Yesterday I wrote game five was a must-win for the Hawks.
And, did they ever, essentially winning the game in the first ten minutes of the first period and controlling the flow from that point forward.
In a two-minute period mid-way through the first period, aided by more silly after-the-whistle Calgary penalties, the Hawks scored three times to take a three-goal lead. The first came on the power play from the stick of Brent Seabrook off a beautiful corner pass from Martin Havlat. As the Hawks worked the puck down the far boards, Seabrook snuck down into the high slot, received the pass and one-timed a blast past Kiprusoff.
Only 90 seconds later, Jonathan Toews won a face-off in the Calgary zone, and when Patrick Kane worked the puck under the goal line, Toews tapped it in front, where Patrick Sharp was waiting. Sharp knocked the puck past Little Kipper, though it took the Hawks a few seconds to realize they had a two-goal lead. Then, just 19 seconds later, Kris Versteeg found a Seabrook rebound and a gaping net, and capped off the two-minute series that won the game when he slipped the puck past Kiprusoff.
From there, the Hawks continued to dominate the game, limiting the Flames to only 20 shots on the evening, including a piddly three in the first frame. The only chink the Hawks’ armor came nearly three minutes into the second period when Dustin Boyd knocked a rebound past Nikolai Khabibulin to make it a two-goal game.
Just five minutes later, though, the puck sprung out in front of the Flames’ net, and Andrew Ladd stuffed it home to seal the proverbial deal. It took what little wind Calgary had in their sails, making it a three-goal game again. Immediately following the goal, Calgary coach Mike Keenan pulled Kiprusoff, inserting little used back-up, Curtis McElhinney.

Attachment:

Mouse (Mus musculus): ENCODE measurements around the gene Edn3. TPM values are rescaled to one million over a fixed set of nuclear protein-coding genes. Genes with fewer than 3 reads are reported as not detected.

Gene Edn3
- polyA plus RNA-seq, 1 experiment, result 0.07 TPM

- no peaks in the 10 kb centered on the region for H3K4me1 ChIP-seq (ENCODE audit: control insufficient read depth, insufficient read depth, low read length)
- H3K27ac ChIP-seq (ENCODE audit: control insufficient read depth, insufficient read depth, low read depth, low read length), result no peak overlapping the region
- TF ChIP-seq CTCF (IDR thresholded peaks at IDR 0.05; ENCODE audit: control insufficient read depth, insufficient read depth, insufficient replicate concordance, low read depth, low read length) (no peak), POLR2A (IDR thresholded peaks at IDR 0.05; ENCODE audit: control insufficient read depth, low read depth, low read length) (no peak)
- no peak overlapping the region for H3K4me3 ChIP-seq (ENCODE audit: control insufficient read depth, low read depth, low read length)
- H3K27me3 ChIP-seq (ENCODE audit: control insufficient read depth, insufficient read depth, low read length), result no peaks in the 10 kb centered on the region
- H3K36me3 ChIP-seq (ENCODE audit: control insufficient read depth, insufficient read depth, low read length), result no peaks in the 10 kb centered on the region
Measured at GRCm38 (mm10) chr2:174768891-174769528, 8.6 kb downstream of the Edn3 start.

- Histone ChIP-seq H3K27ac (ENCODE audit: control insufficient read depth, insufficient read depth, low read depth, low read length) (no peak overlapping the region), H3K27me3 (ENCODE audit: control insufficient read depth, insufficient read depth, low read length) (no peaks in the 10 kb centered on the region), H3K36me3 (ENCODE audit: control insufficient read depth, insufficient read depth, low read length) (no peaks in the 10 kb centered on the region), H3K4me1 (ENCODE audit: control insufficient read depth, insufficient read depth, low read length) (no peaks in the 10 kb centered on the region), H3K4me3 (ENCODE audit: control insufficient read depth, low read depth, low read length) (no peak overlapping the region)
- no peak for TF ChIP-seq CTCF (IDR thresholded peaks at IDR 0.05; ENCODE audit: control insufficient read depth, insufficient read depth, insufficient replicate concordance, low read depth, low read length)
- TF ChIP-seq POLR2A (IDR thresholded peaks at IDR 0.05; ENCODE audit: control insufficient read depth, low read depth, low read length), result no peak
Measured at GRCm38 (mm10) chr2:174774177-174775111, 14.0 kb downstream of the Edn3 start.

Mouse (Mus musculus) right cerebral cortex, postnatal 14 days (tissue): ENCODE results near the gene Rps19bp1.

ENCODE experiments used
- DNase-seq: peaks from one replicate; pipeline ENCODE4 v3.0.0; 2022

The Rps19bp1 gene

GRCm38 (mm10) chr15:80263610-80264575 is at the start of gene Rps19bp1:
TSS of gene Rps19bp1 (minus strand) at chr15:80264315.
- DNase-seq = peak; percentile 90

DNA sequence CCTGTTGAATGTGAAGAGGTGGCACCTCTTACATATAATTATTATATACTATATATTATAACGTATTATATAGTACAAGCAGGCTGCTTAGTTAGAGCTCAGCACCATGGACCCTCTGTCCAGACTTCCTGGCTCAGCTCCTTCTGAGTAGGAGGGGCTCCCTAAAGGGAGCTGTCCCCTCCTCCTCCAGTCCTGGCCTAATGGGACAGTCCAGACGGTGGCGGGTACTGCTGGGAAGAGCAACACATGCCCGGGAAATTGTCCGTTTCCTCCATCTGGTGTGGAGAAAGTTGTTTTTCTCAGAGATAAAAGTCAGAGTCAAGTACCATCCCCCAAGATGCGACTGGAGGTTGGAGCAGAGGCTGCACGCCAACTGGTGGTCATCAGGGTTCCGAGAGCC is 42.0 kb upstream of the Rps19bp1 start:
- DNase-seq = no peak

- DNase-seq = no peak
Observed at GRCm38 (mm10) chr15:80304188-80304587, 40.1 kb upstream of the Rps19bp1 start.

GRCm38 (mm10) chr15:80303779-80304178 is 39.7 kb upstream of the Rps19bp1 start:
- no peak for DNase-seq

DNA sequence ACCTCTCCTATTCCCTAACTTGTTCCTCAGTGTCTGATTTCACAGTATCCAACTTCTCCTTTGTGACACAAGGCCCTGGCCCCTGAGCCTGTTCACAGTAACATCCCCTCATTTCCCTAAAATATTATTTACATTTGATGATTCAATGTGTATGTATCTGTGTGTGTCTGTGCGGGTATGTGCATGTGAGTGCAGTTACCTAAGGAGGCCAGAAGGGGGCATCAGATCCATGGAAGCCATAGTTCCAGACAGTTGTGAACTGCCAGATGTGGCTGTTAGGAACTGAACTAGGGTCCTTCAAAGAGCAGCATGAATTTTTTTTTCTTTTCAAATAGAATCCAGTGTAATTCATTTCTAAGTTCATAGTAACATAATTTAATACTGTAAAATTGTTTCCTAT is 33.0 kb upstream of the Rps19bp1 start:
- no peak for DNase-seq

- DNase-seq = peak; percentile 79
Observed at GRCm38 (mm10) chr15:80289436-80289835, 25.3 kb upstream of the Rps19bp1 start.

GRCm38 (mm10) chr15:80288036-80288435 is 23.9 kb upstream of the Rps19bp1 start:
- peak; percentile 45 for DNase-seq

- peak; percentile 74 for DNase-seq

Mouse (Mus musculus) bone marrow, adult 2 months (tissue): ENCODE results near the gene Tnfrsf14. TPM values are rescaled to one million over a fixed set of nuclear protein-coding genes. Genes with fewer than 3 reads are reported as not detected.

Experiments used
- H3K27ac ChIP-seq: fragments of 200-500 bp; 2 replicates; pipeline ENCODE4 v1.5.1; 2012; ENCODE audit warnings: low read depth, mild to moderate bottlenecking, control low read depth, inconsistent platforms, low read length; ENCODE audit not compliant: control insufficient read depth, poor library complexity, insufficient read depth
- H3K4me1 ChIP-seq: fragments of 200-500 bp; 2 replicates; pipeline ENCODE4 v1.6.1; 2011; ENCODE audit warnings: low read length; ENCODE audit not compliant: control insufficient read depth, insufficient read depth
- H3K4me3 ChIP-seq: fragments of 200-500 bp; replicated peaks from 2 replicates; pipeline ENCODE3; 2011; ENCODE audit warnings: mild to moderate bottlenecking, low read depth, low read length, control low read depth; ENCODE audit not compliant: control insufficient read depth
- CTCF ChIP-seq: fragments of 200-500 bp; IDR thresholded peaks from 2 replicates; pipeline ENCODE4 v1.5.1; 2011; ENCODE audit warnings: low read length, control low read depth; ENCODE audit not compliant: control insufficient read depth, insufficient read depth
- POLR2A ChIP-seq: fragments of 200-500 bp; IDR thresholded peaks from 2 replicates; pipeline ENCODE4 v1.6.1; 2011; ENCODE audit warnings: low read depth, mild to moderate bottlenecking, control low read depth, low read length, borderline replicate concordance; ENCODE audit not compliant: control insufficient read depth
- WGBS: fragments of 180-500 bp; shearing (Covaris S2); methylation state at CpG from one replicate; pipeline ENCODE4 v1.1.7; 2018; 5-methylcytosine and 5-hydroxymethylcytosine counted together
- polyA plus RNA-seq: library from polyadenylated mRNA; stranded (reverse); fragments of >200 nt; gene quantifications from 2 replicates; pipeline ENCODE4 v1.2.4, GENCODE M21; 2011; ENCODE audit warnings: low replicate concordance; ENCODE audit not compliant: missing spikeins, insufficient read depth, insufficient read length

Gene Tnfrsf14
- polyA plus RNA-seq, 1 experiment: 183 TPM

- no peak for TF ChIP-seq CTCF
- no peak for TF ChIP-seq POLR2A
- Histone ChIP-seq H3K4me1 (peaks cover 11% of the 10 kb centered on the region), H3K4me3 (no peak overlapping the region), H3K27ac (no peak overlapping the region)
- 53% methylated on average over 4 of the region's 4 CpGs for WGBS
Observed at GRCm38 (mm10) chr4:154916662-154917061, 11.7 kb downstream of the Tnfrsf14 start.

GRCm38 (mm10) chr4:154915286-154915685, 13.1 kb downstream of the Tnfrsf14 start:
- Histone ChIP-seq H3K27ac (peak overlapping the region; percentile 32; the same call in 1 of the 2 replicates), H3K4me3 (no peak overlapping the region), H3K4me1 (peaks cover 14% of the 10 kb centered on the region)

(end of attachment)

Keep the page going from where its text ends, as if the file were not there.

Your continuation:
At the time, Pat Foley seemed to believe Kiprusoff was angry with Keenan, saying Little Kipper slammed the bench door on his way to the dressing room. During the post-game press conference, though, Keenan said he pulled Kiprusoff to give the referees extra time to review the goal, believing at the time the goal could have been kicked in.
Finally, to round out the score sheet, Cam Barker found himself with room and momentum along the wall, and he blasted one past McElhinney.
— The Hawks thoroughly outplayed the Flames in the series’ most lopsided game. In what was likely a must-win game, the Hawks started like a house on fire, and the Flames had no answer. It gives the Hawks an opportunity to take their first post-season series since 1996. To finish the Flames in six, the Hawks must win in Calgary, something they haven’t done since the regular season. One thing’s for sure: Calgary will play like there’s no tomorrow. Indeed, there may not be. Though it’s hard to say after Saturday evening’s game, I think the Hawks should do everything possible to avoid a game seven.
— The Hawks defensemen had an incredible evening. Brent Seabrook was the game’s first star, playing very well physically and scoring a goal with two assists. Brian Campbell moved the puck like he hasn’t since the season’s first few weeks, creating offensive opportunities on coast-to-coast rushes. And, Cam Barker continued his very solid play. Other than his game four gaffe – which was the fault of the Calgary ice – Barker has been one of the best Hawks this series, playing well in his own end and carrying the puck with the confidence of a veteran. His development continues to be one of the season’s bigger stories – albeit one that’s not often talked about.
— Game five featured very little physical play compared to game three. Calgary’s Corey Sarich took a stupid early penalty, and that calmed what little physical momentum Calgary had. Kudos to the Hawks for avoiding the silly confrontations once again Saturday night. Kudos also to Ben Eager for finishing a crunching hit during the third period on Mike Cammalleri, who learned his first lesson on karma, and for finishing off Adam Pardy, who responded to the hit. Pardy’s been one of Calgary’s most physical players, but he met his match in Eager.
— Game six is tomorrow night at 8:30 in Calgary.
— Finally, I’d like to apologize for overlooking Dion Phaneuf in our Friday entry regarding Flames who need an incredible beating. I’ll take the blame for that one. Personally, Phaneuf is my least favorite NHL player, but like Adrian Aucoin, Phaneuf’s been one of the best Hawks’ players during the series.